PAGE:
According to a recent survey by the nonpartisan Pew Research Center, many people around the world view terror group ISIS and changes in climate as the two main threats to global security. The survey also revealed that cyber attacks and viability of the economy were also points of primary concern among the people. A third of the 38 countries in which the survey was conducted were of the idea that the influence and power of the USA, China and Russia are a major concern.
The survey of 41,953 people in 38 countries was carried from February through May. Although Pew researchers found that there was no substantial change in the perception of Global warming as a threat, they discovered that there was a growing concern about the USA and its power and influence since the election of Donald Trump as the president.The intelligence community of the USA resolved that Russia has used Cyber weaponry to tamper with the presidential elections in which President Trump was declared winner last year. This has significantly increased the number of people who view Cybercrime as a threat to their peace and security.
The majority of Americans believe that global warming is happening and that carbon emissions should be scaled back. However, fewer think that it will harm them directly. Of the people surveyed, 56 percent believed climate change is a significant threat compared to 74 percent for ISIS and 71 percent for Cyber-warfare. Among the Americans, 86 percent cited rising emissions as a dangerous threat. Countries which are highly susceptible to the effects of climate change include Sudan, Chad, low-lying island countries and other places where civil strife and poverty meet rising seas, drought, and floods.
It is not surprising therefore to have many countries in Africa putting climate change as the top concern on their list of worries. Lower levels of concern concerning climate change were found in Russia, Poland, Israel, India, Jordan, Tunisia, Ghana, Nigeria, Venezuela, and Turkey. The survey by Pew also offers a lot of knowledge on how people around the world view global warming. In Latin American, people are genuinely concerned about climate change.
About 74 percent of individuals surveyed in Latin American countries cited climate change on top on their list of global concerns; this is the highest figure of all the studied areas. Although Latin American countries are considered as countries with the greatest risk of climate change they are vulnerable to the results of climate change. The Intergovernmental Panel on Climate Change cited the “significant trends in precipitation and temperature” in the Latin American region.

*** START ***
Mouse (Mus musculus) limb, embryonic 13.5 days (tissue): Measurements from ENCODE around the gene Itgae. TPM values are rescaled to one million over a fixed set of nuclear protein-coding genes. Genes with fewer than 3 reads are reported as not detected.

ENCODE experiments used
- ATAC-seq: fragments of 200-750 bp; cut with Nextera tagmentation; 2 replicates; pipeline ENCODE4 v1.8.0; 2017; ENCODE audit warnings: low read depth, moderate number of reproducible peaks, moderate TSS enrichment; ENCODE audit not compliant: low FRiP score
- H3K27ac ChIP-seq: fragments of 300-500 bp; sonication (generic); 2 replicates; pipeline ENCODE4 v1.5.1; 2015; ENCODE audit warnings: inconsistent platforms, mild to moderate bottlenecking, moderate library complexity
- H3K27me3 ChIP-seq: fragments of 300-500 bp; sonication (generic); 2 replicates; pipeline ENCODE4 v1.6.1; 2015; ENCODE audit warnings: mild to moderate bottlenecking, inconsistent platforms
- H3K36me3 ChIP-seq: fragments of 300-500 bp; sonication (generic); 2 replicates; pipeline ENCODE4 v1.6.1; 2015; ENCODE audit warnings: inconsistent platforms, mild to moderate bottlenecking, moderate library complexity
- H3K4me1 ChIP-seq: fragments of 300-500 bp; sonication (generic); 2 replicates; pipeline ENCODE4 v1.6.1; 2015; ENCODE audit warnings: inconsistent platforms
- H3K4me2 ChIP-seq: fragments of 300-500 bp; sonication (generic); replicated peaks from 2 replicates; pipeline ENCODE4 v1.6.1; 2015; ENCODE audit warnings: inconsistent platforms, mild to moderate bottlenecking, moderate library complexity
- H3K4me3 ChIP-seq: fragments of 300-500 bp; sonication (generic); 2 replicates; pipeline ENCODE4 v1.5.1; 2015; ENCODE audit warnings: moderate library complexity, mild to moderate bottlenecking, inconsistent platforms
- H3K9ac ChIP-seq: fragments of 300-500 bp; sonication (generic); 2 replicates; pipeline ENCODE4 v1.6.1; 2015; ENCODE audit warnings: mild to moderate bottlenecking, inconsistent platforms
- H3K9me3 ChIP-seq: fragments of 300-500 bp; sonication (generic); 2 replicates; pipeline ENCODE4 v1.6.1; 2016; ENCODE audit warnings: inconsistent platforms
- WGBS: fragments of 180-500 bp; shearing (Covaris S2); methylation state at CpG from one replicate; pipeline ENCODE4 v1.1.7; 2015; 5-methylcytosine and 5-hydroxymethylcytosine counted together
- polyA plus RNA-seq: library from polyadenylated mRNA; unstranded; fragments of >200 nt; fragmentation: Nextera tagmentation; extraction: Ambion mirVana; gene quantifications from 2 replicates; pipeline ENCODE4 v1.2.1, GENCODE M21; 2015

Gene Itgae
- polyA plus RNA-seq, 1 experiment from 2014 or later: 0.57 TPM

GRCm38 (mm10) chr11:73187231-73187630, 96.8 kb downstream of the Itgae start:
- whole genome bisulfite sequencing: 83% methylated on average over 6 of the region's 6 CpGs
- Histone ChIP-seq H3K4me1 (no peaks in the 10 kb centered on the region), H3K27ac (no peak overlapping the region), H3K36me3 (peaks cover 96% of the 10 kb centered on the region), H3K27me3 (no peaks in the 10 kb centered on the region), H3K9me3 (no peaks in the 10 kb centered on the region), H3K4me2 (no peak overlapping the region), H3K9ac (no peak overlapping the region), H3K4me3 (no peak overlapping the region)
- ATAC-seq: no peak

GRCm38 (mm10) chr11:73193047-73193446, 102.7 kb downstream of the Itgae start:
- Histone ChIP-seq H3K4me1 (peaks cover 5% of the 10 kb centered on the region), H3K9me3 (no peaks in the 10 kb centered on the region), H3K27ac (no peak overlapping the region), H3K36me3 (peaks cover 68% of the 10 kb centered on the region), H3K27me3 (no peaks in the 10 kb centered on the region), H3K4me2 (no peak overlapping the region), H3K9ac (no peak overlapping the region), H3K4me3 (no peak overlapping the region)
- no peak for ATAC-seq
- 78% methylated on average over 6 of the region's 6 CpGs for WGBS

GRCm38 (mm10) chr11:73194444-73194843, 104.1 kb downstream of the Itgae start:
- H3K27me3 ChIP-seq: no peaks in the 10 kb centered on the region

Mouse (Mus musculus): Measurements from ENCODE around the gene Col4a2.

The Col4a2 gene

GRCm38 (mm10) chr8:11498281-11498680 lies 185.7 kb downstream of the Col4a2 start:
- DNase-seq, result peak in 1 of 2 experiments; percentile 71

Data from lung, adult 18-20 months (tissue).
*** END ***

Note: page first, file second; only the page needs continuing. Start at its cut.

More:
One of the directors of the World Resources Institute, a think tank based in Washington, Paula Caballero cited the several devastating floods in Colombia as one of the reasons for the Latin American countries’ participation. Ms. Caballero who has in the past served her country as a lead United Nations negotiator on climate change said, “In Latin America, the impacts of climate change both regarding extreme events as well as the intensity and frequency of events has gained momentum.”
In Venezuela, which was the only Latin American country among those surveyed that did not name the global climate change as one of its top concerns. However, global warming came in immediately after the people’s worry about the state of the economy. In fact, the Venezuelan leaders ratified the Paris agreement amidst their country’s economic and political crisis last month. Russians, on the other hand, are least concerned about global warming ranked climate change fifth as revealed by the Pew survey, after the Islamic state, the economy, the refugee crisis and the influence of the United States.
The Pew study confirmed Russians were indifferent about climate change and the rising amounts of greenhouse gas emissions. Although Russians supported the Paris agreement, Russian President Vladimir V. Putin did not condemn President Donald Trump for abandoning the agreement. On the issue of climate change, coal exporters and importers had a varied view. Indonesia, one of the top coal exporters according to the World Coal Association, considered ISIS as their greatest concern. Since the attacks in Jakarta this spring, the alert level in Indonesia has significantly increased.
The country’s military has even warned of sleeper cells present in the country. Climate change is viewed as the third greatest threat after the economy. Australia, also a big coal exporter, cited climate change as the second biggest threat after ISIS. In India, only 47 percent of people surveyed cited climate change as a top concern, they also put climate change second after ISIS. In South Korea, 79 percent of individuals are concerned about climate change.
This time around Pew did not survey in China due to Laws prohibiting foreign research organizations. However, it is worth noting that Pew had conducted a similar research back in 2015 and found out that 19 percent of the Chinese people were very concerned about climate change. In India, on the other hand, 79 percent of the people were anxious about climate change at that time.
Do you agree with the survey?
Is it too late to try saving our climate?
How should we best solve the ISIS menace?